Morgan Stanley (NYSE: MS) transportation equity research analyst Ravi Shanker says “risk-reward” for the freight transportation industry is “looking more balanced.”
In a March 23 note to clients, he upgraded his outlook for the sector from “cautious” to “in-line.”
While he lowered his 2020 and 2021 earnings estimates across all transportation modes, he cited several reasons to justify the improved outlook, which has a bias towards trucking, for the sector.
Shanker said that transportation data points have “held up relatively well so far,” noting signs of improvement in trucking metrics as supply chains continue to respond to the spike in demand for food, grocery, cleaning supplies and other household items as coronavirus-related quarantines continue.
In recent weeks, the year-over-year (y/y) improvement in outbound tender volumes has widened as truckload (TL) demand has spiked. Volumes are currently running 28% higher y/y.
As TL volumes surge, excess truck capacity, which has weighed on TL rates for more than a year, has been quickly absorbed. The market has tightened meaningfully since the outbreak as evidenced by carriers being more selective with the loads they chose to haul. Currently, 16% of the loads tendered to carriers under contract with shippers are being rejected, according to FreightWaves data.
2020 was already expected to be a year of meaningful contraction in TL capacity. Many carriers were forced to close shop when rates sank in response to incremental truck capacity and sluggish volumes throughout late 2018 and most of 2019. Further, cost inflation across the carrier P&L, most notably on the insurance expense line, as well as added industry regulation were expected to drive market tightness and lift rates higher by the middle of the year. While this scenario may be temporarily pulled forward as the world awaits clarity on a potential resumption to normal, how long the recent uptick in TL fundamentals will last remains to be seen.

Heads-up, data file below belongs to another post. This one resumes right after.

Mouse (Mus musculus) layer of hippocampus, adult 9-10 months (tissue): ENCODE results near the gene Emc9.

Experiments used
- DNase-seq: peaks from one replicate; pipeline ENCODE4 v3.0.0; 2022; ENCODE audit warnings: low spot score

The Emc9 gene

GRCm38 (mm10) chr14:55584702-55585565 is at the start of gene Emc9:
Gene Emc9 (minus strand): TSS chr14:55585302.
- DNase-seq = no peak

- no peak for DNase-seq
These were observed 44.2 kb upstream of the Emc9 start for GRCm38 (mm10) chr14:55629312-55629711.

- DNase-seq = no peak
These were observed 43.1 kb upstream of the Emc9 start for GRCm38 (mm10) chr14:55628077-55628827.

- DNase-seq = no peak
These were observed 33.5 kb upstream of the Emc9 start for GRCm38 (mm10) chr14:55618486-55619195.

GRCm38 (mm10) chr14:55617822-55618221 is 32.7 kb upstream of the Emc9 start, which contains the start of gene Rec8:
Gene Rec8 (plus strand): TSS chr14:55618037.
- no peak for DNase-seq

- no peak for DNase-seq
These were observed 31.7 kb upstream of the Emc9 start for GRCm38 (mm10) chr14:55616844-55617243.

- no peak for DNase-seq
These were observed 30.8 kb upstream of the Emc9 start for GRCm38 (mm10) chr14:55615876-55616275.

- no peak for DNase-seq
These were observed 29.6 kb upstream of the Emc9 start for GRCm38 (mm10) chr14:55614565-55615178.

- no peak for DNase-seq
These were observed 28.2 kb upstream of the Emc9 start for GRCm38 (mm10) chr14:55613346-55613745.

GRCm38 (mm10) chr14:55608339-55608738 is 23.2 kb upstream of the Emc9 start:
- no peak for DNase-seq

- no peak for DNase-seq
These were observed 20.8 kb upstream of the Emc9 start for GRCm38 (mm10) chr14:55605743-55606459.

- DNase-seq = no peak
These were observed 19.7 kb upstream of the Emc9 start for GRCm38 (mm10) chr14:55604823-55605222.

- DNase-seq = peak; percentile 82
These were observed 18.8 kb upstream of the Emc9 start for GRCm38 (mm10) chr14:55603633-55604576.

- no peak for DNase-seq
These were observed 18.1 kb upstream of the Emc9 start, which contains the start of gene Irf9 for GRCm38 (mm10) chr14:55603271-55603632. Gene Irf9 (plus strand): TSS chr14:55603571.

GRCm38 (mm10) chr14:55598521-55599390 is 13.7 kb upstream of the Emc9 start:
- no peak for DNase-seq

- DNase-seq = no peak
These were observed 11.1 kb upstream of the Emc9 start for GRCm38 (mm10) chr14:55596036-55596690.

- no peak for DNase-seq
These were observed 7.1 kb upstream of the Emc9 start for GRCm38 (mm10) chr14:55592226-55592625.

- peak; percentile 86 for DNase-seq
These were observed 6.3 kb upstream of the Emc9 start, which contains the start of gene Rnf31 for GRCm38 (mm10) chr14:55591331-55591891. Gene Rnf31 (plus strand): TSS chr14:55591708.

Shanker said that he views the transportation complex as having some defensive qualities, typically not the investment thesis for the transports, specifically calling out the trucking industry’s roughly 60% exposure to consumer staples. He also noted that sectors like manufacturing, airlines and hospitality are far greater exposed to the quarantines and at risk for a potential total shut down.
“Freight transportation will likely be at the forefront of a need to restock when supply chains are back up and running – in China now and in Europe and the U.S. in a few months’ time – leading to tightness in supply and significant potential rate inflation when that comes.”
Shanker took down his earnings estimates for all but one company he covers. The outlook for full-year 2020 TL earnings estimates was reduced in the high-single-digit percentage range with more muted reductions made in 2021.
“Fundamentals probably deteriorate before they get better, but volumes/pricing have held up so far, a sharp rebound could be a net tailwind, balance sheet risk is low and even bear-case valuations have normalized, which leads us to believe that risk reward for Freight Transportation is now balanced.”
Shanker said his base case forecast calls for “a short, sharp freight recession,” similar to the 2008 global financial crisis, but only lasting for three months. He said that this scenario would amount to a roughly 5% reduction in 2020 earnings.
Shanker’s bear case scenario calls for a 10% decline in earnings for 2020, a 35% decline from the 2018 peak. He said that the transportation industry “has already been through a recession in the last 18 months, which makes our starting point much lower than other sectors.”
His bull case assumes no material changes.
Morgan Stanley’s economists are expecting a 30% decline in second-quarter GDP with a 29% rebound in the fourth quarter. For the entirety of 2020, the firm expects a 3% y/y decline in GDP.
Shanker favors the “highest quality names in our group,” avoiding “high fixed cost businesses with high operating leverage.” Shanker cautioned, “names with negative secular catalysts and highly levered companies are not out of the woods yet.”
“The most obvious error we may be making is that we are too early in calling a bottom and that the unprecedented nature of the challenges facing us bring new lows – even below what we saw in 2008. We do not believe that this can be a base case at this time but we continue to constantly reevaluate the situation.”
The S&P 500 is off 32% since the market selloff began on February 24 as fears over the coronavirus intensified after a rapid outbreak in northern Italy prompted officials to lockdown several towns. In the same period, the Dow Jones Transportation Average is down 38%.